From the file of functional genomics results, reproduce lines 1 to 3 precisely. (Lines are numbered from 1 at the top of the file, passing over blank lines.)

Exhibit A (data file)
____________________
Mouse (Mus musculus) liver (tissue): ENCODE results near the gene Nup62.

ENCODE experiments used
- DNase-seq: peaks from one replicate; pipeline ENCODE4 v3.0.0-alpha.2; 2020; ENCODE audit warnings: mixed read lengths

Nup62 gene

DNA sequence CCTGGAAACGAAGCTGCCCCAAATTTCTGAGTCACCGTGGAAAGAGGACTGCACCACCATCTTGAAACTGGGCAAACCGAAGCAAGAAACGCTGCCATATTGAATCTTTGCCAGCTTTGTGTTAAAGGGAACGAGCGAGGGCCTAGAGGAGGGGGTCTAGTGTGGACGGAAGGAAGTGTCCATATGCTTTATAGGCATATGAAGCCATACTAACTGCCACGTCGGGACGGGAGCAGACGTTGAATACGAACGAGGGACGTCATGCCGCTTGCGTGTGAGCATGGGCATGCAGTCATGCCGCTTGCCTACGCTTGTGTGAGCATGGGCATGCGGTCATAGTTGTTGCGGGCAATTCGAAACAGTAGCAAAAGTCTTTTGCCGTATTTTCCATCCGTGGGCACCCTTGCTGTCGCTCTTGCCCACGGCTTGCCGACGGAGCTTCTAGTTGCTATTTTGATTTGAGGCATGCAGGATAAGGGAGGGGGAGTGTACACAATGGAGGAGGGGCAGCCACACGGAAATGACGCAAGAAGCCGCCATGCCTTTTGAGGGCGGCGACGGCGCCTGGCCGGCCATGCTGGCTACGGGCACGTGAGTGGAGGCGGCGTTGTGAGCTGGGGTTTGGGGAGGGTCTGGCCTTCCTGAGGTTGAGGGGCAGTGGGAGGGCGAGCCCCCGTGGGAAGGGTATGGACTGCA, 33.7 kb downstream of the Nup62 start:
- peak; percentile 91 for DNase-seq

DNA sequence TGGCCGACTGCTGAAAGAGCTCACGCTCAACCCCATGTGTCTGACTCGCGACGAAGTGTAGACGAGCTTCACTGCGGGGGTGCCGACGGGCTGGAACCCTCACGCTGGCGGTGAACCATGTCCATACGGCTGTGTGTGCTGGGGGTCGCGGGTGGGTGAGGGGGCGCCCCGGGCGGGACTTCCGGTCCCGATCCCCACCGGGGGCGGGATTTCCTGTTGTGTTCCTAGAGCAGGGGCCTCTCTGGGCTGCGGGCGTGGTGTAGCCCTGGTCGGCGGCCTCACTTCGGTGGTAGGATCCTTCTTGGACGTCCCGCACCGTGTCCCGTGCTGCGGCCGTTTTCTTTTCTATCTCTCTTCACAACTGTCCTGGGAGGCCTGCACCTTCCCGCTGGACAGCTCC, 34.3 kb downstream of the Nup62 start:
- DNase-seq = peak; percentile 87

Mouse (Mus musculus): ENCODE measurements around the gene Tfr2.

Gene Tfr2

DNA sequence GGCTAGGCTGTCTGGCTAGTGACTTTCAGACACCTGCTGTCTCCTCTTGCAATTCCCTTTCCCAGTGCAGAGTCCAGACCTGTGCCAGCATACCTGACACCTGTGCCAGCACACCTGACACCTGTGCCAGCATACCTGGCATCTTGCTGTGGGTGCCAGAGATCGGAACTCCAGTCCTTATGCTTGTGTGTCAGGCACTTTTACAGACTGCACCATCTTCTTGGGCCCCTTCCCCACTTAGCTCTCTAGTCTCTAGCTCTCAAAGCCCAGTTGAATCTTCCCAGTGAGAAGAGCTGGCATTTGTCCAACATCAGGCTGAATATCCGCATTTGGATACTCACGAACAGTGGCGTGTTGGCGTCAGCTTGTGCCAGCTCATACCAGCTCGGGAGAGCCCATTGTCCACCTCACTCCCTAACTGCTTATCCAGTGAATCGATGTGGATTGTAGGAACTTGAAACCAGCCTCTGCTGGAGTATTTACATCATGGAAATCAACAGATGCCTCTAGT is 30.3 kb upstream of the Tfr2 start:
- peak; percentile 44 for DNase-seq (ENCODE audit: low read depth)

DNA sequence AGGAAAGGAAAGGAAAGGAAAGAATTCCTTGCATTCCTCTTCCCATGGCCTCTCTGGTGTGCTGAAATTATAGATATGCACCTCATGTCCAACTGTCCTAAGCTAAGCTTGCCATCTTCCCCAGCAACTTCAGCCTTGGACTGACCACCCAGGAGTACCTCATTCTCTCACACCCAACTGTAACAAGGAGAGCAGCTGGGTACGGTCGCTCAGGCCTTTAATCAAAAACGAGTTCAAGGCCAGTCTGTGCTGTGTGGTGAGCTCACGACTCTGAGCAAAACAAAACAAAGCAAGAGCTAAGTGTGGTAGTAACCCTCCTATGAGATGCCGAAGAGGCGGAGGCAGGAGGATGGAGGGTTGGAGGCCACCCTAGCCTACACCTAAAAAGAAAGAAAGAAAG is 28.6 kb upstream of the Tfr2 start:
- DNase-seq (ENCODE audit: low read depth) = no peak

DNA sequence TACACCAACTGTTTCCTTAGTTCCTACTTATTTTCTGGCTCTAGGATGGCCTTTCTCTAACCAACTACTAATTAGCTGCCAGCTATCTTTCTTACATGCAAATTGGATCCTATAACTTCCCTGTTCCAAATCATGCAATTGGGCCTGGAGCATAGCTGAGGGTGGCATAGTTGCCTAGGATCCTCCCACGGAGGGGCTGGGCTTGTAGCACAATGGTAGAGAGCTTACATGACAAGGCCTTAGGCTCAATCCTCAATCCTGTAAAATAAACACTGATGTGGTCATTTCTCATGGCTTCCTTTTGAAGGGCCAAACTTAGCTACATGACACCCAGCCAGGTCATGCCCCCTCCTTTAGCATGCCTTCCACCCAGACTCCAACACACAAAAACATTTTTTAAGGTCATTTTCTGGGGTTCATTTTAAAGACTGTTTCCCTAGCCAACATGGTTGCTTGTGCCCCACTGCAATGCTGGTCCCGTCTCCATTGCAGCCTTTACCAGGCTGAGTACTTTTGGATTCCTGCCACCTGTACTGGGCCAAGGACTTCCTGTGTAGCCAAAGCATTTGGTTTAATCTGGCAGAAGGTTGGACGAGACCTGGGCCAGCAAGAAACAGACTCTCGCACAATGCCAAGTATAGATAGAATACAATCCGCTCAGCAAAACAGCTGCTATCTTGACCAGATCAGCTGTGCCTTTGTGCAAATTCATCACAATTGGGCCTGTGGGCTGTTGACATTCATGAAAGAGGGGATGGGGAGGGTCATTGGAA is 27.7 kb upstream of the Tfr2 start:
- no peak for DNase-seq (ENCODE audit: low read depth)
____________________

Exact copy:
Mouse (Mus musculus) liver (tissue): ENCODE results near the gene Nup62.

ENCODE experiments used
- DNase-seq: peaks from one replicate; pipeline ENCODE4 v3.0.0-alpha.2; 2020; ENCODE audit warnings: mixed read lengths